Professors must spend time nowadays, no matter the discipline, explaining in class what constitutes plagiarism in research writing. They must alert students of potential research mistakes, either intentional or unintentional, that could cause students to violate the honor code.
But teaching students the difference between right and wrong might have been more difficult on this day in 1972, when the Technician reported a story about controversial advertisements. At the very time professors were demanding a high academic standards, students could open their student newspaper and see an advertisement for a paper-writing service.
“Recent Technician ads for such firms as Termpapers Unlimited and Collegiate Research offer termpapers according to the buyer’s specifications and advertise them as being ‘for research only,'” the paper reported.
Such companies passed their services off as a study aid, like Cliffs Notes, rather than suppliers on a market pushing plagiarism.
But NC State administrators seemingly had little doubt as to the companies’ motives. “I think it’s accurate to say that using such services and submitting them as your own work would be plagiarism,” said Don Solomon, who was assistant dean of student development. “If someone were caught doing it, he would come before the Judicial Board.”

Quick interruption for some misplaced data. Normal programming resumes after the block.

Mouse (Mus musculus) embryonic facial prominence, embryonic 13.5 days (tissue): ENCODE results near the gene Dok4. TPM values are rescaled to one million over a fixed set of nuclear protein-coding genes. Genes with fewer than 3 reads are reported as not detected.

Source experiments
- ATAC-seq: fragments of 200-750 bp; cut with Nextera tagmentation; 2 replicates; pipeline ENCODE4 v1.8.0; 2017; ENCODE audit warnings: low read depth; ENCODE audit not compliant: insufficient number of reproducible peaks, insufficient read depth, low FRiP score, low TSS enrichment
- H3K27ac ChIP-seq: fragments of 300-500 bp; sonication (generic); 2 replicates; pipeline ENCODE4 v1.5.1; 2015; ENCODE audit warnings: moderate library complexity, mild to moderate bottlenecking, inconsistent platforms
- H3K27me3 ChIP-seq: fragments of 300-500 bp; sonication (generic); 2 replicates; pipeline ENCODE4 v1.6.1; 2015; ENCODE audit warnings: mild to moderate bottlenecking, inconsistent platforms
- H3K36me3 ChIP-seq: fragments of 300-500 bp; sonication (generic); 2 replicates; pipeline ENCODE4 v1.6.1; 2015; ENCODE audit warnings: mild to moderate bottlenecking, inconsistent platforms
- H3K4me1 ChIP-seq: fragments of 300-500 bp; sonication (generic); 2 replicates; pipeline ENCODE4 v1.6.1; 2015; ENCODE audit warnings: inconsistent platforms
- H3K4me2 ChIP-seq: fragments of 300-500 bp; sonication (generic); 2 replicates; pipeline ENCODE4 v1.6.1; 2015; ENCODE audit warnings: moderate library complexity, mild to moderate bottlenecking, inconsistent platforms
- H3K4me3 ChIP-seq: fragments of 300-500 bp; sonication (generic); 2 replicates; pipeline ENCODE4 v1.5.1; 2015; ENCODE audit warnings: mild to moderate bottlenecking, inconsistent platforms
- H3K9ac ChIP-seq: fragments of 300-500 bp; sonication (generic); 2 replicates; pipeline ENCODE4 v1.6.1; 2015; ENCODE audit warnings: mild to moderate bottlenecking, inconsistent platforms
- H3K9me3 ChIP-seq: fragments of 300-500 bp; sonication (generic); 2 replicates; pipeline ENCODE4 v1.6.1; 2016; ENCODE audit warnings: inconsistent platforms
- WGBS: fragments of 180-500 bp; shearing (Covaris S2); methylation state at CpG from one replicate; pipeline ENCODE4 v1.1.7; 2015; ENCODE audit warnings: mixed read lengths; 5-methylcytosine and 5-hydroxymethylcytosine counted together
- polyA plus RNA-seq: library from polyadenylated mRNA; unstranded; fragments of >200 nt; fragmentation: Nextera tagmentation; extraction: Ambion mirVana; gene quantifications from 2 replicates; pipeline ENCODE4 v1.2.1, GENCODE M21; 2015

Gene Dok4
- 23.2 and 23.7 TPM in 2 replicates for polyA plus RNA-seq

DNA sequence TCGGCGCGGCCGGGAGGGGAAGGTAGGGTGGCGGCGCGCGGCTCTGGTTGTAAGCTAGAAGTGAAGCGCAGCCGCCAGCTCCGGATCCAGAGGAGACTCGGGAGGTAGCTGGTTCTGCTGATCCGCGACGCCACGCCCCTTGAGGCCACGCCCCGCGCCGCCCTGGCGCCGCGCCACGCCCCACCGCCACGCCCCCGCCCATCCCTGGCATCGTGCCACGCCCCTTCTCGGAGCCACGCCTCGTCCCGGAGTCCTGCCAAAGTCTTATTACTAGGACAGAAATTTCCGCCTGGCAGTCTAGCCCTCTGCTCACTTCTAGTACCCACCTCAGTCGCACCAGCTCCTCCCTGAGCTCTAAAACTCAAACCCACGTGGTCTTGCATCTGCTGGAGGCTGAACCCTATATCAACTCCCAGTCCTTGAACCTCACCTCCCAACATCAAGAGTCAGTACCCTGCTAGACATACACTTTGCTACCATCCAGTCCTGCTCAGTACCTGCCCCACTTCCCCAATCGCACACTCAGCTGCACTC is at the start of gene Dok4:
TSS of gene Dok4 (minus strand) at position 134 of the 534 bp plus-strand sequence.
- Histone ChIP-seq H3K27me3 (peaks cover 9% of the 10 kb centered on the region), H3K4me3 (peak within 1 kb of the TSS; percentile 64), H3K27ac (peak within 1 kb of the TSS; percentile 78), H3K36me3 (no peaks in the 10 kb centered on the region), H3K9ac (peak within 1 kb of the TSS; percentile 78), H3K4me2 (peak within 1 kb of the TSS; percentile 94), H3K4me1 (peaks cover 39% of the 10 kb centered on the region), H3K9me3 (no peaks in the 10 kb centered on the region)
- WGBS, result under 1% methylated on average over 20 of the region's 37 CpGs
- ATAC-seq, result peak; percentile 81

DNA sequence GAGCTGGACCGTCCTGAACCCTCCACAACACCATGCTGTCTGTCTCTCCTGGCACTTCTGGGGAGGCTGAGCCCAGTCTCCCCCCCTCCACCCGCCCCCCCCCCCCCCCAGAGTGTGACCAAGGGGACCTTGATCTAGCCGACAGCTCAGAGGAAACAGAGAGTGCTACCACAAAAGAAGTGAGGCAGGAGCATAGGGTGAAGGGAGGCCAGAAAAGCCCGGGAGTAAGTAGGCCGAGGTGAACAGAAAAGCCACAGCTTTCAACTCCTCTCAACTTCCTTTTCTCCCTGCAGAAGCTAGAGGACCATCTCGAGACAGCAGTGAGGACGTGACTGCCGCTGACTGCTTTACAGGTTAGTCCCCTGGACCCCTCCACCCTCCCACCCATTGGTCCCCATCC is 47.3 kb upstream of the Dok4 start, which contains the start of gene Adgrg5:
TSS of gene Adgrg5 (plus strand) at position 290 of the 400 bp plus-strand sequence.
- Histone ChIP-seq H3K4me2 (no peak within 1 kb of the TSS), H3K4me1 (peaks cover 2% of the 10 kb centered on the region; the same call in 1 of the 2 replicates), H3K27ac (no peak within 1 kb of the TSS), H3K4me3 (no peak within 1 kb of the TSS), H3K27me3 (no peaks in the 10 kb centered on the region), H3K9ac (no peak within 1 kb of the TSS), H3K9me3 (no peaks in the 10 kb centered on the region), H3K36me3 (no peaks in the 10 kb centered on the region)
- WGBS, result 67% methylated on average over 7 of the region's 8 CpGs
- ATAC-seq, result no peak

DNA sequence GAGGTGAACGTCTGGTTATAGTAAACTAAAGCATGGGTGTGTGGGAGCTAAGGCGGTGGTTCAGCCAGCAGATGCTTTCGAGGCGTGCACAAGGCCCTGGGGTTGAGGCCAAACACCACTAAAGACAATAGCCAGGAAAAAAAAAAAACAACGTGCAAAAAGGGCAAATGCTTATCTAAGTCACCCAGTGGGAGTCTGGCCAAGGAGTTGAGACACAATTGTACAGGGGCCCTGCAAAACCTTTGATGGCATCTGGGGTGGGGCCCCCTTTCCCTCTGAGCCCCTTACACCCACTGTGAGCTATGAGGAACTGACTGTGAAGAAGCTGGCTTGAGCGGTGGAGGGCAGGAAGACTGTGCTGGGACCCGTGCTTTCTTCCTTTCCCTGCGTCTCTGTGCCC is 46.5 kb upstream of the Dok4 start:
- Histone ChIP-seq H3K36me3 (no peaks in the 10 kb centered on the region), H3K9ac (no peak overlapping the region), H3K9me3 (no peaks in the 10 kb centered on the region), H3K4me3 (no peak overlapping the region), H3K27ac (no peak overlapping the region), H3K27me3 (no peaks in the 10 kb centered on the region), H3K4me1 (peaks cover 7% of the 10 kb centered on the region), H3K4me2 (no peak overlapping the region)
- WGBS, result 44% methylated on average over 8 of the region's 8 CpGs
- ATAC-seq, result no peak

Solomon added that the university would make no policy that would cease companies from advertising such services. He did, however, say that the university’s Publications Authority did have that power.
The issue hit home with Dean of Student Affairs Banks Talley, who cited a North Carolina statute which allowed for prosecution of companies selling term papers to students. It included a $500 maximum fine and a six-month prison term for such an offense.
“Those termpaper people are getting more blatant in their advertising,” Talley told the Technician.